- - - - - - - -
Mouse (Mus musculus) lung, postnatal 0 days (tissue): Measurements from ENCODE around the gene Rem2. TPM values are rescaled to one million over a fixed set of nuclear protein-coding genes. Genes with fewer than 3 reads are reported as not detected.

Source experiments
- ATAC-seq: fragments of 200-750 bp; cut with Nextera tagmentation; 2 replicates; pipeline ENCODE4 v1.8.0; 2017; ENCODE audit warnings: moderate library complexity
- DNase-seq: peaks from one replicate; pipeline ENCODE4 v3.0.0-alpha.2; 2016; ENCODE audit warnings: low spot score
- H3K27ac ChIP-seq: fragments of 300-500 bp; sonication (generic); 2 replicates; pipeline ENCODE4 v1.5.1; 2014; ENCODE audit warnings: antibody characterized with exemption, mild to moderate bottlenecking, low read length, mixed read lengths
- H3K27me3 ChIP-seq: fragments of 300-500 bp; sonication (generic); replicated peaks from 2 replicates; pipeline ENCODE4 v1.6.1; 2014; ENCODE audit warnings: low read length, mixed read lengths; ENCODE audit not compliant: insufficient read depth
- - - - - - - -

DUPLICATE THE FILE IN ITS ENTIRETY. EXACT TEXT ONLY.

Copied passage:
Mouse (Mus musculus) lung, postnatal 0 days (tissue): Measurements from ENCODE around the gene Rem2. TPM values are rescaled to one million over a fixed set of nuclear protein-coding genes. Genes with fewer than 3 reads are reported as not detected.

Source experiments
- ATAC-seq: fragments of 200-750 bp; cut with Nextera tagmentation; 2 replicates; pipeline ENCODE4 v1.8.0; 2017; ENCODE audit warnings: moderate library complexity
- DNase-seq: peaks from one replicate; pipeline ENCODE4 v3.0.0-alpha.2; 2016; ENCODE audit warnings: low spot score
- H3K27ac ChIP-seq: fragments of 300-500 bp; sonication (generic); 2 replicates; pipeline ENCODE4 v1.5.1; 2014; ENCODE audit warnings: antibody characterized with exemption, mild to moderate bottlenecking, low read length, mixed read lengths
- H3K27me3 ChIP-seq: fragments of 300-500 bp; sonication (generic); replicated peaks from 2 replicates; pipeline ENCODE4 v1.6.1; 2014; ENCODE audit warnings: low read length, mixed read lengths; ENCODE audit not compliant: insufficient read depth